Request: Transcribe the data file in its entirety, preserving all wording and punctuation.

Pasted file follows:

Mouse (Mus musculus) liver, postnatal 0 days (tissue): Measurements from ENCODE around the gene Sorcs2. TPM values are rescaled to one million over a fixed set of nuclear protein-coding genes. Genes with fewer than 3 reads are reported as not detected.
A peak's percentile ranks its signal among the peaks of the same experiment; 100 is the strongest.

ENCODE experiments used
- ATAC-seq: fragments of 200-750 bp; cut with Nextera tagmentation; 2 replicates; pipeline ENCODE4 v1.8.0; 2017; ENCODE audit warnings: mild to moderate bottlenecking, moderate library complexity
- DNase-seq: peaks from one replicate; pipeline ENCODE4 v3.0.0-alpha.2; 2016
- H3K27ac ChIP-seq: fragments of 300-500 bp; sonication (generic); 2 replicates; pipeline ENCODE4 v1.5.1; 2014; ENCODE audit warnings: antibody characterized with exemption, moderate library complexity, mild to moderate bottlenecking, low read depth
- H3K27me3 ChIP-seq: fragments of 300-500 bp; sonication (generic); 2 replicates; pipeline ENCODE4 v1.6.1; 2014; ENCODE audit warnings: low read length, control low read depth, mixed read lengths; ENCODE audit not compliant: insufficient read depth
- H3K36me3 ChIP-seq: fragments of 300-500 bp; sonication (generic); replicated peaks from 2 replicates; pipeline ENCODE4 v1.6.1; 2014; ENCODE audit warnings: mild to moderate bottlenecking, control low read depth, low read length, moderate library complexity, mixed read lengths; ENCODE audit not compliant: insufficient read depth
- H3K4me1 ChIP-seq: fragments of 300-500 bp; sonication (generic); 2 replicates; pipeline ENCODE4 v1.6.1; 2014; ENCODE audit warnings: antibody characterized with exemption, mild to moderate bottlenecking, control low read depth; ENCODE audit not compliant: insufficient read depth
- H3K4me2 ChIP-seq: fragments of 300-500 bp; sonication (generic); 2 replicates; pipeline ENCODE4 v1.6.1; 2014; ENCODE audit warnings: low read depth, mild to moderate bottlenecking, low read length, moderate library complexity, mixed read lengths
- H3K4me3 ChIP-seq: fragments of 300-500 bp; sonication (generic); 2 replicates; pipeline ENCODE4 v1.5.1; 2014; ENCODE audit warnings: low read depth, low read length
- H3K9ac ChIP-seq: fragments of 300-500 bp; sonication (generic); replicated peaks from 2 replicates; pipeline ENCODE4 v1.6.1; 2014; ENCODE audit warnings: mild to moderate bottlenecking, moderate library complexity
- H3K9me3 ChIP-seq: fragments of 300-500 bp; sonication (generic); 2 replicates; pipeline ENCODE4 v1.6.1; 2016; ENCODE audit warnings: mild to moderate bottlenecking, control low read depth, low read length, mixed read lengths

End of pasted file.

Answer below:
Mouse (Mus musculus) liver, postnatal 0 days (tissue): Measurements from ENCODE around the gene Sorcs2. TPM values are rescaled to one million over a fixed set of nuclear protein-coding genes. Genes with fewer than 3 reads are reported as not detected.
A peak's percentile ranks its signal among the peaks of the same experiment; 100 is the strongest.

ENCODE experiments used
- ATAC-seq: fragments of 200-750 bp; cut with Nextera tagmentation; 2 replicates; pipeline ENCODE4 v1.8.0; 2017; ENCODE audit warnings: mild to moderate bottlenecking, moderate library complexity
- DNase-seq: peaks from one replicate; pipeline ENCODE4 v3.0.0-alpha.2; 2016
- H3K27ac ChIP-seq: fragments of 300-500 bp; sonication (generic); 2 replicates; pipeline ENCODE4 v1.5.1; 2014; ENCODE audit warnings: antibody characterized with exemption, moderate library complexity, mild to moderate bottlenecking, low read depth
- H3K27me3 ChIP-seq: fragments of 300-500 bp; sonication (generic); 2 replicates; pipeline ENCODE4 v1.6.1; 2014; ENCODE audit warnings: low read length, control low read depth, mixed read lengths; ENCODE audit not compliant: insufficient read depth
- H3K36me3 ChIP-seq: fragments of 300-500 bp; sonication (generic); replicated peaks from 2 replicates; pipeline ENCODE4 v1.6.1; 2014; ENCODE audit warnings: mild to moderate bottlenecking, control low read depth, low read length, moderate library complexity, mixed read lengths; ENCODE audit not compliant: insufficient read depth
- H3K4me1 ChIP-seq: fragments of 300-500 bp; sonication (generic); 2 replicates; pipeline ENCODE4 v1.6.1; 2014; ENCODE audit warnings: antibody characterized with exemption, mild to moderate bottlenecking, control low read depth; ENCODE audit not compliant: insufficient read depth
- H3K4me2 ChIP-seq: fragments of 300-500 bp; sonication (generic); 2 replicates; pipeline ENCODE4 v1.6.1; 2014; ENCODE audit warnings: low read depth, mild to moderate bottlenecking, low read length, moderate library complexity, mixed read lengths
- H3K4me3 ChIP-seq: fragments of 300-500 bp; sonication (generic); 2 replicates; pipeline ENCODE4 v1.5.1; 2014; ENCODE audit warnings: low read depth, low read length
- H3K9ac ChIP-seq: fragments of 300-500 bp; sonication (generic); replicated peaks from 2 replicates; pipeline ENCODE4 v1.6.1; 2014; ENCODE audit warnings: mild to moderate bottlenecking, moderate library complexity
- H3K9me3 ChIP-seq: fragments of 300-500 bp; sonication (generic); 2 replicates; pipeline ENCODE4 v1.6.1; 2016; ENCODE audit warnings: mild to moderate bottlenecking, control low read depth, low read length, mixed read lengths